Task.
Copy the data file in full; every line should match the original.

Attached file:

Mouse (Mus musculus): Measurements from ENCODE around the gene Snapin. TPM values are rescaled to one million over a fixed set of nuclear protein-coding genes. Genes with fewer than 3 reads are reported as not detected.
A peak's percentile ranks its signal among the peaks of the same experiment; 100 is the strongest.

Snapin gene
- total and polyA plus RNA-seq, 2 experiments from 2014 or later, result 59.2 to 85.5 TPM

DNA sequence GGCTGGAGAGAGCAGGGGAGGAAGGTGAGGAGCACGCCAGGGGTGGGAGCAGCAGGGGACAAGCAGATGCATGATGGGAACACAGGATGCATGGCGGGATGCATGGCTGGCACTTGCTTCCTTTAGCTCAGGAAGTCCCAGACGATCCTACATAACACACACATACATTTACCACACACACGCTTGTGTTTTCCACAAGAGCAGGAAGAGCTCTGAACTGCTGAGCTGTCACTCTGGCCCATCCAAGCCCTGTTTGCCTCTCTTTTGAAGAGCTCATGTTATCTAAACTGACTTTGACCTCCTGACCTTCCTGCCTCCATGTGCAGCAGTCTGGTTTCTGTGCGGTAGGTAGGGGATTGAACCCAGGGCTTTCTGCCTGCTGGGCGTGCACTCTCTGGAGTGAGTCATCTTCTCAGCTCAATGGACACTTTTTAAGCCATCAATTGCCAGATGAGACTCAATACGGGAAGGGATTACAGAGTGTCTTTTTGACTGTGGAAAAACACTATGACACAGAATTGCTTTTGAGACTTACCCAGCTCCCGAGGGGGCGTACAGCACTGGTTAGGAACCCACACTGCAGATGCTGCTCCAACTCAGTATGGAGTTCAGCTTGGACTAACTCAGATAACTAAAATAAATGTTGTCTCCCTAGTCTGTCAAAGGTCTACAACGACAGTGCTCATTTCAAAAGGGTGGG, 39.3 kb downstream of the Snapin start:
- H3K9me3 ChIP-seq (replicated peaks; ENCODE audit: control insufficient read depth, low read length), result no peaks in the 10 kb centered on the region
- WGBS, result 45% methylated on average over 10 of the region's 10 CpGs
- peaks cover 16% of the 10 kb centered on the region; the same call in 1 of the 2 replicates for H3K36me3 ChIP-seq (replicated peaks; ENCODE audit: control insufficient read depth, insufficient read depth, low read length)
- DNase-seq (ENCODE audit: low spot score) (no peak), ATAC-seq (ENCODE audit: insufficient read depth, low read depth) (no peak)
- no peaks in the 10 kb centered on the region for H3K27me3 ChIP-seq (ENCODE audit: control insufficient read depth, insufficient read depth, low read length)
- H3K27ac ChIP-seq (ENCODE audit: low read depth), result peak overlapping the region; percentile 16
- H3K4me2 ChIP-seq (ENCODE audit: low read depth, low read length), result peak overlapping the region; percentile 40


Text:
Mouse (Mus musculus): Measurements from ENCODE around the gene Snapin. TPM values are rescaled to one million over a fixed set of nuclear protein-coding genes. Genes with fewer than 3 reads are reported as not detected.
A peak's percentile ranks its signal among the peaks of the same experiment; 100 is the strongest.

Snapin gene
- total and polyA plus RNA-seq, 2 experiments from 2014 or later, result 59.2 to 85.5 TPM

DNA sequence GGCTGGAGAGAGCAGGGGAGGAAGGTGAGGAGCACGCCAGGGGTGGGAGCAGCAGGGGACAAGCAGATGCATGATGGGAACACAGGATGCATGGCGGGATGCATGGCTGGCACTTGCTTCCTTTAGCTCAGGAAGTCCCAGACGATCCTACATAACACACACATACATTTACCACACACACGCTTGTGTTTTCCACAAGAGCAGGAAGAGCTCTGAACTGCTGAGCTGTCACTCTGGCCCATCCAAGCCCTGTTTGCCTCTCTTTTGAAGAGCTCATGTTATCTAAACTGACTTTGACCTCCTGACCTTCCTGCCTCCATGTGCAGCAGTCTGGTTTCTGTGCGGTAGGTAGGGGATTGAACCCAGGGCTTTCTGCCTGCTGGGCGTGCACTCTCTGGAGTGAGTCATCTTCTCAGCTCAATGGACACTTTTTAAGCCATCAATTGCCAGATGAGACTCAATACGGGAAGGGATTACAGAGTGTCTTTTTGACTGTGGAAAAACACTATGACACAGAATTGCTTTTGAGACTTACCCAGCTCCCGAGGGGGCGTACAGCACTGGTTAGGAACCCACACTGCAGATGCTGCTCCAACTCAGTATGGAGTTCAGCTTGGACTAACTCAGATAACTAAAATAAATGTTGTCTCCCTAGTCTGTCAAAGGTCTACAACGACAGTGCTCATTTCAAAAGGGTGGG, 39.3 kb downstream of the Snapin start:
- H3K9me3 ChIP-seq (replicated peaks; ENCODE audit: control insufficient read depth, low read length), result no peaks in the 10 kb centered on the region
- WGBS, result 45% methylated on average over 10 of the region's 10 CpGs
- peaks cover 16% of the 10 kb centered on the region; the same call in 1 of the 2 replicates for H3K36me3 ChIP-seq (replicated peaks; ENCODE audit: control insufficient read depth, insufficient read depth, low read length)
- DNase-seq (ENCODE audit: low spot score) (no peak), ATAC-seq (ENCODE audit: insufficient read depth, low read depth) (no peak)
- no peaks in the 10 kb centered on the region for H3K27me3 ChIP-seq (ENCODE audit: control insufficient read depth, insufficient read depth, low read length)
- H3K27ac ChIP-seq (ENCODE audit: low read depth), result peak overlapping the region; percentile 16
- H3K4me2 ChIP-seq (ENCODE audit: low read depth, low read length), result peak overlapping the region; percentile 40